The total carbon in the soil at that given time will need to be increased over the length of the project in order to generate carbon credits. This can be achieved in a number of different ways.

soil carbon methodology

After the change of management is implemented, the soil will be tested periodically over the life of the project to measure any increases in carbon.

For eligibility requirements, a change of management is required from the start of the project which aim to increase the soil carbon per hectare rate. Some of these change of management methods include:
Rotational and cover cropping
Multi species pasture cropping
Biochar application
Regenerative/rotational grazing
Resting land for recovery
Leucana planting.

Biochar Methodology

Biochar is often referred to as ‘charcoal’ resulting from pyrolosis, a process that involves the burning of waste biomass such as vegetation or saw dust. It is often used as an organic mulch for soil. 

According to peer reviewed literature, the application of biochar in soil can improve soil carbon levels up to 20%, mainly from the increase in soil nutrients and water retention capacity. In addition, it can boost crop yields by up to 42% and reduce the heavy metals in plant tissues by 39%.

Under Australian carbon standards, the ERF/LRF does not currently recognise biochar as a methodology, however it does under the Verified Carbon Standard. This newly proposed methodology involves allowing landholders and businesses to accrue carbon credits through the application of biochar to soil. The proposed  methodology is currently under review for approval and will soon become a legitimate source for accruing carbon credits.

biochar methodology round image
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Reef Credits

The Queensland Reef Credit Fund was an initiative that aims to help farmers reduce nitrogen and sediment loads into Great Barrier Reef catchment areas. By implementing a change of management to land, the intended outcome of the program is to improve water quality impacting coral reef species while incentivising the landholder. 

A baseline assessment which includes 7 years of records will need to be undertaken on your property herd or project to understand your current annual emissions.

A change of management to be eligible for reef credits could include:
– Gully restoration
– Change of management from cropping to pasture
– Reduction in fertiliser
– Erosion and sediment control solutions to reduce sediment loads from surface water runoff.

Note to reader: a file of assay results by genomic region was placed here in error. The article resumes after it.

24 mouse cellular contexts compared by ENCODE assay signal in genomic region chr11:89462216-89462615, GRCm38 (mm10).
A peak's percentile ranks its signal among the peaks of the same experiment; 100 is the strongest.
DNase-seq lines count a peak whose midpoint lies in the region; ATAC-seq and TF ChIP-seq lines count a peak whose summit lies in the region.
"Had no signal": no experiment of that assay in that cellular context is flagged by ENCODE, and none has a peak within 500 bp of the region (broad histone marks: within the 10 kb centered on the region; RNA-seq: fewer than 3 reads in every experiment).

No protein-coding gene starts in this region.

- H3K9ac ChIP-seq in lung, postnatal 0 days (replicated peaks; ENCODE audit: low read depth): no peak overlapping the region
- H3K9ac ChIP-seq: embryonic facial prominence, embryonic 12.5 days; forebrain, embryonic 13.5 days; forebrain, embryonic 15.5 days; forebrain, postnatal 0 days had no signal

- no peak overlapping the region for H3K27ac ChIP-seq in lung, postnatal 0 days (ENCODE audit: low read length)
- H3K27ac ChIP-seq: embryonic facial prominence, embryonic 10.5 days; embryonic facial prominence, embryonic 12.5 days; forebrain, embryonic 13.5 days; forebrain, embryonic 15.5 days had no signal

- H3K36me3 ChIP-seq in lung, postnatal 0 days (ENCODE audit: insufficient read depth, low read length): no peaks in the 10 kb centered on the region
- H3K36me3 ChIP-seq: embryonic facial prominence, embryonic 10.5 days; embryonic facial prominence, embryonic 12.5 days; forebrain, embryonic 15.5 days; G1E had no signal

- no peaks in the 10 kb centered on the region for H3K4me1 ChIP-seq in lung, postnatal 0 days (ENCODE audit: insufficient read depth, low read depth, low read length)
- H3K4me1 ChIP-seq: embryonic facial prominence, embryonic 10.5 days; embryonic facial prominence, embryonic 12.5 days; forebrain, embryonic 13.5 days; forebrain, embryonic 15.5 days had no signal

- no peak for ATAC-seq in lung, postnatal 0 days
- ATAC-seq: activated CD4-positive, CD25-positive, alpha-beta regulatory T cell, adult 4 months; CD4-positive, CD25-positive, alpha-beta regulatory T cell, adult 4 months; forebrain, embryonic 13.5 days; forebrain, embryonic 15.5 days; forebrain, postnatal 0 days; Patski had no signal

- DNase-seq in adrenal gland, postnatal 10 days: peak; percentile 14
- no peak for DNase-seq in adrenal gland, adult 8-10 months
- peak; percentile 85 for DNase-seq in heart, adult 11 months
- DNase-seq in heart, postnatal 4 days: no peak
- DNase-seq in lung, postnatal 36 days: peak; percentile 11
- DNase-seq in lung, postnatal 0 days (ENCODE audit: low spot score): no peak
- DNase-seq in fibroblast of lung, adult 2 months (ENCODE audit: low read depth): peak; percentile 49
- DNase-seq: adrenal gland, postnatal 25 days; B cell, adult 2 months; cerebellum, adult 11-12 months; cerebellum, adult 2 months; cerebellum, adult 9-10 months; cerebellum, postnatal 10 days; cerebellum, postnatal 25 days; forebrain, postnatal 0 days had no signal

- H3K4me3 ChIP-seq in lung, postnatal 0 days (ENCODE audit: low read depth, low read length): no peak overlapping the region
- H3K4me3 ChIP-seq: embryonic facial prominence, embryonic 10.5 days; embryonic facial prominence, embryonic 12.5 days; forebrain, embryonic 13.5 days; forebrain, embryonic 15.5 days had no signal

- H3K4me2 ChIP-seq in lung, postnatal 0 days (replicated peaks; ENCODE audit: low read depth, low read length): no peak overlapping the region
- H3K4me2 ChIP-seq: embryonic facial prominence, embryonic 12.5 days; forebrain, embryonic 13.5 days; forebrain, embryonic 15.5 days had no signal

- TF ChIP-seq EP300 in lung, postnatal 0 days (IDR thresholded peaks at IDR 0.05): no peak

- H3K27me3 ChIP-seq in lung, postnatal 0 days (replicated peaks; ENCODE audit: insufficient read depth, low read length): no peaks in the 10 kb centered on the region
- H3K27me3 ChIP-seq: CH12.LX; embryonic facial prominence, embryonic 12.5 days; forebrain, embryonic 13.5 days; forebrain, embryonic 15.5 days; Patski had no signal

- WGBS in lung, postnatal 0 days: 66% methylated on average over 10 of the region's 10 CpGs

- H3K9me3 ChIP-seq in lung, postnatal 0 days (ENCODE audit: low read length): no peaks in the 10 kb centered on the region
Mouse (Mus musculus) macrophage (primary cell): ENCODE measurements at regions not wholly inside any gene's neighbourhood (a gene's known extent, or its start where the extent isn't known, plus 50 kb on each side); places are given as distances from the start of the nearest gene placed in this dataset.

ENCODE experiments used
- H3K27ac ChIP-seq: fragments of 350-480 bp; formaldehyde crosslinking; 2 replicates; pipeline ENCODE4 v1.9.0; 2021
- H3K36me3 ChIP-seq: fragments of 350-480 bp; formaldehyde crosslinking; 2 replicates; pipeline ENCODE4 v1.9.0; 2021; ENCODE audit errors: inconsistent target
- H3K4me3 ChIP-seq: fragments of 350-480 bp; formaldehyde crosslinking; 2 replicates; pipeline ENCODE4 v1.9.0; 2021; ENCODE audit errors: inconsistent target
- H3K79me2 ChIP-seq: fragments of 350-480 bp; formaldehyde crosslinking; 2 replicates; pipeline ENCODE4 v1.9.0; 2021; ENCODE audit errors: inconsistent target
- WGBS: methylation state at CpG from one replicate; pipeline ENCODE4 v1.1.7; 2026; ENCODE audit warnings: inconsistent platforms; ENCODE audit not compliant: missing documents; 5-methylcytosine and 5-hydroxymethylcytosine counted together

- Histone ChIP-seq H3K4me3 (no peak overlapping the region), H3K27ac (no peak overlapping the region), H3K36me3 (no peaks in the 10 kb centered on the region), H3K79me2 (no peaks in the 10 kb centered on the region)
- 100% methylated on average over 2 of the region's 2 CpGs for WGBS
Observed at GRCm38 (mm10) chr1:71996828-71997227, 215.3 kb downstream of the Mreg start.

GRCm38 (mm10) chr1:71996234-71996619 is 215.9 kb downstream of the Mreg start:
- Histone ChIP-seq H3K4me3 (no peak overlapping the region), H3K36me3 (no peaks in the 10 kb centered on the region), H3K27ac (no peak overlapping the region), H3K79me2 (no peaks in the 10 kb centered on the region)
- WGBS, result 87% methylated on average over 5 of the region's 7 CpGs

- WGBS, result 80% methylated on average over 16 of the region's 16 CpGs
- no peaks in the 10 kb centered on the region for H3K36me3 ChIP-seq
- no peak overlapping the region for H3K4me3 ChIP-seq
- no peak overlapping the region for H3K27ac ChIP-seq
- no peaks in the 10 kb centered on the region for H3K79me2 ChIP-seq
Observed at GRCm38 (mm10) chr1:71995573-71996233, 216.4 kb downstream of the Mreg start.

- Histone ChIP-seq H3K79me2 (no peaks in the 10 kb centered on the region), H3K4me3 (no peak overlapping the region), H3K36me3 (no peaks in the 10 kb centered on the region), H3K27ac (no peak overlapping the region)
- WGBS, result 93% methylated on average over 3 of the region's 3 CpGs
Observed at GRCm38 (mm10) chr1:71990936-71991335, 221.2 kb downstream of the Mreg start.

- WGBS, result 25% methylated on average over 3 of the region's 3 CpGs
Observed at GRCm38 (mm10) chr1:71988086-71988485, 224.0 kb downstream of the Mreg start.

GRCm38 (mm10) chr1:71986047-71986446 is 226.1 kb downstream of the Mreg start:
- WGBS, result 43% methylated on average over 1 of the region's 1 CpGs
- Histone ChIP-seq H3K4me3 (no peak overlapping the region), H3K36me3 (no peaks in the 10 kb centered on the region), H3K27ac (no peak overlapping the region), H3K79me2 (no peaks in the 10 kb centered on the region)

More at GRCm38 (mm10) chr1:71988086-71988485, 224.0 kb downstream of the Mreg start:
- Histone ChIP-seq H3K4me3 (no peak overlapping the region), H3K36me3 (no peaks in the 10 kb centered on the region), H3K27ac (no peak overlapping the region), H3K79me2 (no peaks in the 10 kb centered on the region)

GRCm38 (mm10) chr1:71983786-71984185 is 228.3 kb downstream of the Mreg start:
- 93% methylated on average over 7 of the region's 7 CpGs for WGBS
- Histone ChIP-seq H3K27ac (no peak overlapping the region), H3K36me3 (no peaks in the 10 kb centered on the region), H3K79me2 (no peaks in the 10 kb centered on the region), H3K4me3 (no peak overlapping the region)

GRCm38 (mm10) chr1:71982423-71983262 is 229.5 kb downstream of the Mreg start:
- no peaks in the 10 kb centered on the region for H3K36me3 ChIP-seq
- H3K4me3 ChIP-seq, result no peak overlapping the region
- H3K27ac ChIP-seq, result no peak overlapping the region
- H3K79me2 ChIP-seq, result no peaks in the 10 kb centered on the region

Blue Carbon Methodology

Blue Carbon is the newest methodology and industry topic. Under the Verified Carbon Standard, carbon credits can now be generated through the ecological restoration of mangroves and other eligible marine ecosystems (for example salt marshes
and seagrasses). 

Other blue carbon methods such as growing seaweed may become relevant in the future, however there is no current methodology under the national or international standards that allow for this at this stage.

This methodology aims to reduce emissions through avoided deforestation and forest degradation management strategies. 

It is applicable to the following areas that would either be deforested or degraded:
Forest lands
Forested wetlands
Forested peatlands
Tidal wetlands  

The methodology also includes eligibility for projects that include forest regeneration or rehabilitation for tidal wetlands or peatlands.

blue carbon round

Carbon Credits Co-benefits +
Biodiversity Offset Schemes

carbon credits image

Through the Land Restoration Fund (LRF) or the Carbon and Biodiversity Pilot Rounds, carbon projects may be eligible to apply for a co-benefit or for biodiversity offsets as well as carbon credits.

Carbon projects often have multiple other benefits to business and community and the LRF or Australian Government current pilot schemes allow business’s to claim and capitilise on these opportunities.

If eligible and approved for LRF co-benefits, the carbon credits produced will be sold at a premium price on the Australian market. If the project is applicable through the pilot rounds, there will be an issuance of both carbon credits and biodiversity offsets.

Examples of potential co-benefits make a project eligible include:
Increasing of land biodiversity value
Increased indigenous engagement 
Improved climate resilience and ecosystem functionality. 

Please see the Clean Energy Regulator website for more information on the
LRF carbon co-benefits.

What’s Involved in Implementing a Carbon Project? 

To begin any carbon project, there will need to be an assessment undertaken for the best suited methodology and standard relevant to your project, business or land type. Some of these methodologies include:
Vegetation Regeneration
Tree planting 
Savannah Burning
Herd Management
Avoided Clearing/Deforestation
Soil Carbon
Biochar Carbon
Reef Credits

*Please note that carbon/reef credit and biodiversity potential will vary depending on current management, project size, annual rainfall and geographical location.

carbon project round blue

A carbon pre-feasibility assessment will need to be completed to assess the your project’s ‘carbon potential’ and ‘change of management strategy’ for project eligibility requirements.

Some examples of the changes in management required include:
Regenerative grazing (rotational/planned stocking and restocking);
Multi-species pasture cropping
Biochar application to soil
Better fire regime planning 
Improved fencing and water infrastructure

Supplementary cattle feed to reduce methane emissions
Avoided deforestation or land degradation for marine area restoration.